Group Pressures Democratic Candidates on Supreme Court Picks (2)

Oct. 15, 2019, 8:06 PM; Updated: Oct. 15, 2019, 9:36 PM

Democratic presidential candidates should speak up about who they’d nominate to the U.S. Supreme Court if elected, a liberal advocacy group said in releasing its own list of potential picks.

The list of 32 names spearheaded by Demand Justice was released before Democrats were set to take the debate stage Oct. 15 in the battleground state of Ohio.

Though some candidates lining up to be the one to take on President Donald Trump in November 2020 have expressed interest in expanding the court from its current count of nine justices, judicial nominations have never been a rallying cry for Democrats on the campaign trail.

Demand Justice would like to see that change.

It wants a list of potential judges to become part of Democratic platforms like it was for Trump’s campaign in 2016. A quarter of Republicans who voted for Trump in that election made the Supreme Court their priority, a Washington Post poll showed.

Trump has appointed two justices to fortify the conservative majority, Neil Gorsuch and Brett Kavanaugh.

Demand Justice’s list includes 19 women and 13 men. Possible nominees include former public defenders, plaintiffs’ lawyers, and eight federal and state court judges.

The limited number of judges stands out. “If we limit ourselves to that universe, we’re only tapping into a fraction on the legal community,” said Christopher Kang, chief counsel for Demand Justice. “We need to look to other dynamic candidates who aren’t currently judges.”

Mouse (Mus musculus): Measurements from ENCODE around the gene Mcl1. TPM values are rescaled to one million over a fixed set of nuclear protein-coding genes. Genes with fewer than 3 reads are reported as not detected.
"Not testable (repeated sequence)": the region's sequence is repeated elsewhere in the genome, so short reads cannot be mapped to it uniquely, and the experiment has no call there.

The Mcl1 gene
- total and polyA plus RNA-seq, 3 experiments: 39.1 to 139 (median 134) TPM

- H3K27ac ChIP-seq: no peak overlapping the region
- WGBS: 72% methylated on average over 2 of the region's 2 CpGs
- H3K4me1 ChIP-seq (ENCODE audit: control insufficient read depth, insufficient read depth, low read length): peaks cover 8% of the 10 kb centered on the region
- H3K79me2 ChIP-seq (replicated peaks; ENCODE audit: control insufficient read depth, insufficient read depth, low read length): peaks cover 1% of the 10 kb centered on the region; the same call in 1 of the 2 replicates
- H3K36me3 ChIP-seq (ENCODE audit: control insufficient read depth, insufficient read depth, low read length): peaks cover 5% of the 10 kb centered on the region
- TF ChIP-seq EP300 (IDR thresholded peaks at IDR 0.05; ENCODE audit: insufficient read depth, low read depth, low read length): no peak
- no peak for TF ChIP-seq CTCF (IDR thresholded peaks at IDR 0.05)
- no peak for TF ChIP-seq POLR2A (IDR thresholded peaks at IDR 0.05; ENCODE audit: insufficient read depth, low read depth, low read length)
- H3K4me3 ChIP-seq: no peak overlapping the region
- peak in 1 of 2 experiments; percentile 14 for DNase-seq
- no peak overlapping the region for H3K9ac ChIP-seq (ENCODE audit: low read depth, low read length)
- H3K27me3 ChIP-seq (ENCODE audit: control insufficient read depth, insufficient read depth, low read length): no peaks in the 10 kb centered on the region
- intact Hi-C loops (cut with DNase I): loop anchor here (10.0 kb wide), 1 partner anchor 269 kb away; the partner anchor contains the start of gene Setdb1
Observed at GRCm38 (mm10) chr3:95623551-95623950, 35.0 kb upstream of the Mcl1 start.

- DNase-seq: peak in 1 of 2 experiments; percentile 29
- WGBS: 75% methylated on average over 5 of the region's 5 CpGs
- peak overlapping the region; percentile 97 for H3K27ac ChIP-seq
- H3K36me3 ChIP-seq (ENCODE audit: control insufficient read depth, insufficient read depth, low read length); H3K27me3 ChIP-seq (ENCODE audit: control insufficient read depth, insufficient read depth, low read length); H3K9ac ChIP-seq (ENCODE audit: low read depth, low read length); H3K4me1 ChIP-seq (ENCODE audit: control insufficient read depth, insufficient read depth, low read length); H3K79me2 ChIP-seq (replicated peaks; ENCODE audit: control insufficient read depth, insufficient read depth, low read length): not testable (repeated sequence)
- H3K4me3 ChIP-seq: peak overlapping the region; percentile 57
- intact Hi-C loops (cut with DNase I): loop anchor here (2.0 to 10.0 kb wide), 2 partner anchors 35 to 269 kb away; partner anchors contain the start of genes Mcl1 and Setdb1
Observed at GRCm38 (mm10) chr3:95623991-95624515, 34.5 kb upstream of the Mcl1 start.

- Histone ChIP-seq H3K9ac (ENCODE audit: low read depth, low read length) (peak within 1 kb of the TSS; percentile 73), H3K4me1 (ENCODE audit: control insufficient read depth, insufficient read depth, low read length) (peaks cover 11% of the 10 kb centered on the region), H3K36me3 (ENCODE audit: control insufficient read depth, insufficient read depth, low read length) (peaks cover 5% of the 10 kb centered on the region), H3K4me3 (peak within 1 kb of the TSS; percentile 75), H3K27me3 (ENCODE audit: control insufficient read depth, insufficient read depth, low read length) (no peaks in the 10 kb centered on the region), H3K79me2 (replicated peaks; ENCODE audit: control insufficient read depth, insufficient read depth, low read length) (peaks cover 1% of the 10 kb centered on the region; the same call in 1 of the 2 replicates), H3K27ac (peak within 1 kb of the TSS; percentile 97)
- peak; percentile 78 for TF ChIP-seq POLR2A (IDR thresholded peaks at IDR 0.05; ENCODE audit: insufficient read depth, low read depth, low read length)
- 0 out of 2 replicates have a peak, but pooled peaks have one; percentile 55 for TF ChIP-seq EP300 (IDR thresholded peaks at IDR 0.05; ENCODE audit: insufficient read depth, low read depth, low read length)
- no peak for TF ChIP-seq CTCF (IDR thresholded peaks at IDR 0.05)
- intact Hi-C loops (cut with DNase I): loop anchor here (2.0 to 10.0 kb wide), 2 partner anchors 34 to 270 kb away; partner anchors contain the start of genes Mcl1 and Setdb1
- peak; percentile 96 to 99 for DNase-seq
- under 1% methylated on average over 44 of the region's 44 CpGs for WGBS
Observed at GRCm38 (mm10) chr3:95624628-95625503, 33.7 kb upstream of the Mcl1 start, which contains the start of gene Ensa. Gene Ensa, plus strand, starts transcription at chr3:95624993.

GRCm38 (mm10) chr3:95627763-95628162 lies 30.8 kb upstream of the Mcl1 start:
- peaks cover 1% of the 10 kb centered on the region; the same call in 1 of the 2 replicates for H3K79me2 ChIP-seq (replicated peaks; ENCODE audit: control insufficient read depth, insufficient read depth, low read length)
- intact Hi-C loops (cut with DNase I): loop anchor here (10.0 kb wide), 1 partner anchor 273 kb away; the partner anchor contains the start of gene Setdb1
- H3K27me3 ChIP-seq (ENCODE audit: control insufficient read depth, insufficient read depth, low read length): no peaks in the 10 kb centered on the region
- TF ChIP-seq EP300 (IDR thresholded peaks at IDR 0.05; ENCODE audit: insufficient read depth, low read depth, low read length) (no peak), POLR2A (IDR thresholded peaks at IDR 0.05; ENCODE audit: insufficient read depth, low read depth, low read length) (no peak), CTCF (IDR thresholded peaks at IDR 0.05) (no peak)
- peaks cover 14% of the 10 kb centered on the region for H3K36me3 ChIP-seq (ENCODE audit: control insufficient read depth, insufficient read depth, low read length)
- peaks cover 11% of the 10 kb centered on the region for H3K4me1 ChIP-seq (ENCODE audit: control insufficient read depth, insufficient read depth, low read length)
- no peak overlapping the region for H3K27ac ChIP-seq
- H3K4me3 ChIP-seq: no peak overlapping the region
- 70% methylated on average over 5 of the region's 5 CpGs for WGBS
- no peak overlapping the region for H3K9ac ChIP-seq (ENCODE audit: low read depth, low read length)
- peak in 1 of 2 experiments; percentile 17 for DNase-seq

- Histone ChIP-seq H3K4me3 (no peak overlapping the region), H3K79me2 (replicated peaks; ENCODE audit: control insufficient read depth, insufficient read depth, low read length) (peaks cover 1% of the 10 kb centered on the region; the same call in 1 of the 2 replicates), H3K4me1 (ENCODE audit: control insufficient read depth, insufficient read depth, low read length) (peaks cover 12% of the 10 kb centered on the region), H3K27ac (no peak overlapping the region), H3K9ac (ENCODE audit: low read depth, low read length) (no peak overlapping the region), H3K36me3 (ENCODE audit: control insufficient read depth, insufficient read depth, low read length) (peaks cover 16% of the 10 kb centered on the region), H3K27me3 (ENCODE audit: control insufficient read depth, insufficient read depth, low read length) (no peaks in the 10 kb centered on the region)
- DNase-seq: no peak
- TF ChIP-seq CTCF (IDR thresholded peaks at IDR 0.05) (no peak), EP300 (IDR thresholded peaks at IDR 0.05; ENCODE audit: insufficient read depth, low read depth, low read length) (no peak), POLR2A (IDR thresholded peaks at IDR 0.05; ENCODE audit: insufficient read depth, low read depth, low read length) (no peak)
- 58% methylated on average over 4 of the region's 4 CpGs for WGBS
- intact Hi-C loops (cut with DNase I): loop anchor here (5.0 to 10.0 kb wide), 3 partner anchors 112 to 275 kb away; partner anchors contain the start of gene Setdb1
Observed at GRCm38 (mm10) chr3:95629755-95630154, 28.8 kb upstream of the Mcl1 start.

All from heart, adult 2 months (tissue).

Of the current justices, only Elena Kagan had never been a judge. She was appointed by Barack Obama, a Democrat.

Demand Justice reached out to 200 legal professionals for ideas on who to include on its list, Kang said. The group also steered clear of those who have experience in corporate law. Both Kavanaugh and Gorsuch were federal appeals court judges when nominated.

The list includes more traditional picks like California Supreme Court Judge Goodwin Liu and Judge Jane L. Kelly of the U.S. Court of Appeals for the Eighth Circuit, but it also includes plaintiff’s lawyer Deepak Gupta and Rep. Katie Porter (D-Calif.).

These picks represent a more progressive pool of potential nominees than previously considered in part because Republicans who control the Senate changed procedural rules after Trump took office that makes it easier to confirm judges, including those nominated to the high court.

The absence of the filibuster requiring a 60-vote majority is the key difference between now and pre-Trump when it comes to judicial nominations, Kang said.

Carl Tobias, a professor at Richmond School of Law who focuses on judicial selection, said the Trump administration’s effort to pack the courts with conservative judges has forced Democrats to come up with a similar plan as they try to regain the White House and flip the Senate.

“The only proper response for Democrats is to do the same thing on the other end of the spectrum and that’s what, to some extent, that list looks like,” Tobias said referring to the Demand Justice roster.

Conservatives also noticed the more progressive backgrounds of the Demand Justice list. Carrie Severino, chief counsel and policy director of the conservative Judicial Crisis Network that pushes for conservative judicial nominees, called the picks “radicals.”

“This list is a dream come true for far left activists who seek to turn the courts into a political super-legislature,” Severino said.

Other liberal groups said it might be premature for Democrats to be talking about judicial nominations.

“Now is the time to talk about the importance of the courts more generally and I think it’s a little bit early to talk about particular lists of nominees,” said Jill Dash, vice president of strategic engagement for the American Constitution Society.

(Updates with comments from Carl Tobias and Jill Dash.)

To contact the reporter on this story: Madison Alder in Washington at malder@bloomberglaw.com

To contact the editors responsible for this story: Jessie Kokrda Kamens at jkamens@bloomberglaw.com; John Crawley at jcrawley@bloomberglaw.com

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